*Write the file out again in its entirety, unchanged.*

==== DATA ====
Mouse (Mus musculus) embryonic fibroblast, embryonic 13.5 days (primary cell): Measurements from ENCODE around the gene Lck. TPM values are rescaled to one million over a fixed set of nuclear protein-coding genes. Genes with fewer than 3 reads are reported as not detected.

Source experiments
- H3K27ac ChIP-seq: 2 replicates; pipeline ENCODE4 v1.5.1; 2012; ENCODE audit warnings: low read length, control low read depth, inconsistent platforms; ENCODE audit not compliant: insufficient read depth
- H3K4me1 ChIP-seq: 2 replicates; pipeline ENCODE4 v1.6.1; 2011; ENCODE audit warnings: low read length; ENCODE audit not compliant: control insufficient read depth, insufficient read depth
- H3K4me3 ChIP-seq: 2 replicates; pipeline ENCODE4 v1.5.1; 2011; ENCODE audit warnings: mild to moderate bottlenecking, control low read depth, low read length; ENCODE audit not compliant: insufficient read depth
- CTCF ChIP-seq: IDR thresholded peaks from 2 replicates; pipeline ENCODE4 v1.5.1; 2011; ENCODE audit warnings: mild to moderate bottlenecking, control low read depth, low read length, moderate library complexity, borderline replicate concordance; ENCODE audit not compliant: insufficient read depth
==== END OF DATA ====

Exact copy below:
Mouse (Mus musculus) embryonic fibroblast, embryonic 13.5 days (primary cell): Measurements from ENCODE around the gene Lck. TPM values are rescaled to one million over a fixed set of nuclear protein-coding genes. Genes with fewer than 3 reads are reported as not detected.

Source experiments
- H3K27ac ChIP-seq: 2 replicates; pipeline ENCODE4 v1.5.1; 2012; ENCODE audit warnings: low read length, control low read depth, inconsistent platforms; ENCODE audit not compliant: insufficient read depth
- H3K4me1 ChIP-seq: 2 replicates; pipeline ENCODE4 v1.6.1; 2011; ENCODE audit warnings: low read length; ENCODE audit not compliant: control insufficient read depth, insufficient read depth
- H3K4me3 ChIP-seq: 2 replicates; pipeline ENCODE4 v1.5.1; 2011; ENCODE audit warnings: mild to moderate bottlenecking, control low read depth, low read length; ENCODE audit not compliant: insufficient read depth
- CTCF ChIP-seq: IDR thresholded peaks from 2 replicates; pipeline ENCODE4 v1.5.1; 2011; ENCODE audit warnings: mild to moderate bottlenecking, control low read depth, low read length, moderate library complexity, borderline replicate concordance; ENCODE audit not compliant: insufficient read depth